304 Tolley Humanities Building

Jody Shipka (University of Maryland)
Space is limited for this small-group session.  Please RSVP to Patrick W. Berry at pwberry@syr.edu by October 30. Include any requests for accessibility accomodations.
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Part of the Syracuse Symposium series!

Black Feminists and the Transformation of American Public Life

Nov 27, 2017, 6:00 PM-7:30 PM

Joyce Hergenhan Auditorium, 140 Newhouse 3

This panel discussion brings together three acclaimed, accomplished black feminists offering personal reflections and insights on topics ranging from the power of collaboration, educational pathways and politics, to key lessons from history, both distant and recent.  A welcome reception will follow in the Hergenhan lobby. This page will be updated as details develop for this exciting Syracuse Symposium Keynote event.

Featured speakers:

Johnnetta Betsch Cole, Principal Consultant at Cook Ross, President Emerita of Spelman College and Bennett College, inaugural Director, National Museum of African Art (retired)
Selected publications:
•    All American Women: Lines That Divide, Ties That Bind (ed.). Free Press, 1986.
•    Conversations: Straight Talk with America’s Sister President. Anchor Press, 1994.
•    Dream the Boldest Dream and Other Lessons of Life. Longstreet Press, 2001.
•    Gender Talk – The Struggle for Women’s Equality in African American Communities. Co-authored with Beverly Guy-Sheftall. One World Press, 2003.
•    Who Should Be First? Feminists Speak Out on the 2008 Presidential Campaign. Co-authored with Beverly Guy-Sheftall. SUNY Press, 2010.
•    I Am Your Sister: Collected and Unpublished Writings of Audre Lorde. Co-edited with Rudolph P. Byrd and Beverly Guy-Sheftall. Oxford University Press, 2011.

Paula J. Giddings, E. A. Woodson 1922 Professor Emerita, Afro-American Studies, Smith College and journal editor, Meridians: feminism, race, transnationalism
Selected publications:
•    When and Where I Enter: The Impact on Black Women on Race and Sex in America. William Morrow & Co, 1984.
•    In Search of Sisterhood: Delta Sigma Theta and the Challenge of the Black Sorority Movement. William Morrow & Co, 1988.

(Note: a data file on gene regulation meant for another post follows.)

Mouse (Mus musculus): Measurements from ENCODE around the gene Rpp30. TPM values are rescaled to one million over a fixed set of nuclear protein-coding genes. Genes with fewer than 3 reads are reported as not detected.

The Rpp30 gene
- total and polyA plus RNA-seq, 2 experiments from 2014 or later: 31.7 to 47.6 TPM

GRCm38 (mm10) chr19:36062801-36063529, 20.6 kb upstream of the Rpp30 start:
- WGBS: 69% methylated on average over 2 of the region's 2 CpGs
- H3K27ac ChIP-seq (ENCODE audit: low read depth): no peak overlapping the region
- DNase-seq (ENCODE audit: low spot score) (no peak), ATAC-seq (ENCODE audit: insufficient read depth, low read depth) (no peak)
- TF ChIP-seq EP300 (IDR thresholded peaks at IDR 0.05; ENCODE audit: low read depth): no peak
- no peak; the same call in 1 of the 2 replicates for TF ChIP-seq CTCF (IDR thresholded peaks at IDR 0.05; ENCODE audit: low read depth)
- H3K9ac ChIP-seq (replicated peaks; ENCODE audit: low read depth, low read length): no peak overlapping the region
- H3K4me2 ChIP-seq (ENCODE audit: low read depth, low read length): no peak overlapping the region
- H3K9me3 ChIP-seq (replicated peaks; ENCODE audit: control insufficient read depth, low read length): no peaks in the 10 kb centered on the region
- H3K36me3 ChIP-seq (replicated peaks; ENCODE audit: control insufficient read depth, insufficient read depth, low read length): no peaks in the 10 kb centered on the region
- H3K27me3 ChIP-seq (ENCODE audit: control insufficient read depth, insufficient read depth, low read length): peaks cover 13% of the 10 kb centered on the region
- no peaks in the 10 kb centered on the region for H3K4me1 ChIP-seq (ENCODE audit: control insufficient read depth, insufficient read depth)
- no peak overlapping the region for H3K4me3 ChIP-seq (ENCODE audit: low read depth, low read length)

•    Burning All Illusions: Writings from The Nation on Race (ed). Nation Books, 2002.
•    Ida, A Sword Among Lions: Ida B. Wells and the Campaign Against Lynching. Amistad/Harper Collins, 2008.

Beverly Guy-Sheftall, Anna Julia Cooper Professor of Women’s Studies and English and Founding Director, Women’s Research and Resource Center, Spelman College
Selected publications:
•    Sturdy Black Bridges: Visions of Black Women in Literature. Co-edited with Roseann P. Bell and Bettye Parker Smith. Doubleday, 1980
•    Daughters of Sorrow: Attitudes Toward Black Women, 1880-1920. Carlson, 1991.
•    Words of Fire: An Anthology of African American Feminist Thought. New Press, 1995.
•    Traps: African American Men on Gender and Sexuality. Co-edited with Rudolph Byrd. Indiana University Press, 2001.
•    Gender Talk – The Struggle for Women’s Equality in African American Communities. Co-authored with Johnnetta Betsch Cole. One World Press, 2003.
•    Still Brave: The Evolution of Black Women's Studies. Co-edited with Stanlie M. James and Frances Smith Foster. Feminist Press, 2009.
•    Who Should Be First? Feminists Speak Out on the 2008 Presidential Campaign. Co-authored with Johnnetta Betsch Cole. SUNY Press, 2010.
•    I Am Your Sister: Collected and Unpublished Writings of Audre Lorde. Co-edited with Rudolph P. Byrd and Johnnetta Betsch Cole. Oxford University Press, 2011.


Co-Sponsors include:

  1. College of Arts & Sciences
  2. The Maxwell School of Citizenship and Public Affairs
  3. Barry L. Wells, Special Assistant to the Chancellor
  4. School of Education
  5. Office of Multi-cultural Affairs
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Part of the Syracuse Symposium series!